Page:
Options for People Without a Match
The Fred Hutchinson Transplant Program at Seattle Cancer Care Alliance (SCCA) provides an opportunity for nearly anyone to receive a bone marrow transplant—even without a matched donor—using haploidentical and cord blood transplants.
“We can do transplants for just about everybody, and we have several ways of getting there,” said Paul J. Martin, MD, director of Long-Term Follow-Up for the Fred Hutchinson Transplant Program at SCCA.
Transplants with Matched Unrelated Donors
At one time, only 30 percent of those who needed a transplant could find a suitable match (based on HLA typing)—because they had a matched sibling available to donate. That left 70 percent with no chance at a transplant at all.
Over time, advances in the field allowed another 30 to 35 percent to find a match among unrelated donors. This option has its roots at Fred Hutchinson Cancer Research Center, the first place to have an unrelated donor program—a list of about 200 people, including Hutch employees, willing to donate to a stranger. That program eventually developed into the National Marrow Donor Program, which now has more than 20 million potential donors in its registry.
Even when patients expand the search outside their family to all registered donors worldwide, it can be difficult to find a match. Until recently, about 35 to 40 percent of people who needed a transplant still had no match. It was a problem in need of a major solution, and researchers went to work.
Today, there are two additional sources of donor cells available: haploidentical (half-matched) family members and cord blood.
An HLA-haploidentical donor shares a haplotype with the transplant recipient. This means that the donor and recipient have the same set of closely linked HLA-genes on one of the two number six chromosomes they inherited from their parents. Rather than being a perfect match for each other, they are a half-match. Parents are always a half-match for their children and vice versa. Siblings have a 50-percent chance of being a half-match for each other. (They have a 25-percent chance of being a perfect match and a 25-percent chance of not matching at all.)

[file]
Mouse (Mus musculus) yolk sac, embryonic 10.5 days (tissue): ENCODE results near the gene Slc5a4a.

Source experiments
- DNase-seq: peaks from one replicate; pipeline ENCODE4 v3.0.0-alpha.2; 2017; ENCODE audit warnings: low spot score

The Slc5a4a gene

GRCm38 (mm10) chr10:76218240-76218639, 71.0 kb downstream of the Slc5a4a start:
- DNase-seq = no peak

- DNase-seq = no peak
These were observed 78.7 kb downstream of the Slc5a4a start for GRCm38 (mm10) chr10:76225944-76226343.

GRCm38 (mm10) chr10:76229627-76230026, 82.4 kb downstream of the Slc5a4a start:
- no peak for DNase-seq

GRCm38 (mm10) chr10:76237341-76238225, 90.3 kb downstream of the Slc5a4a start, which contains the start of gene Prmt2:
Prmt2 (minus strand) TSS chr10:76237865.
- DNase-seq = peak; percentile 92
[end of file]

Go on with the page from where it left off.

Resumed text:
Cord Blood Transplants
Cord blood is collected at the time of a baby’s birth with no risk to the infant or mother. After the umbilical cord is cut, a needle is inserted into the vein of the umbilical cord, and the leftover blood from the placenta and umbilical cord is collected and stored for future use. The blood-forming stem cells from cord blood are more versatile than those from bone marrow or peripheral blood when used for a transplant, simply because the immune cells in cord blood are naïve. They aren’t yet educated against foreign invaders, such as bacteria and viruses. So there’s less likelihood of an adverse interaction between the transplanted cells and the recipient’s tissues. As a result, they don’t need to be such a close match to be transplanted successfully. Importantly, this means that cord blood donors can be identified for almost all patients in need of a transplant, even if the patient cannot identify a matched adult unrelated volunteer donor.
Improving the Odds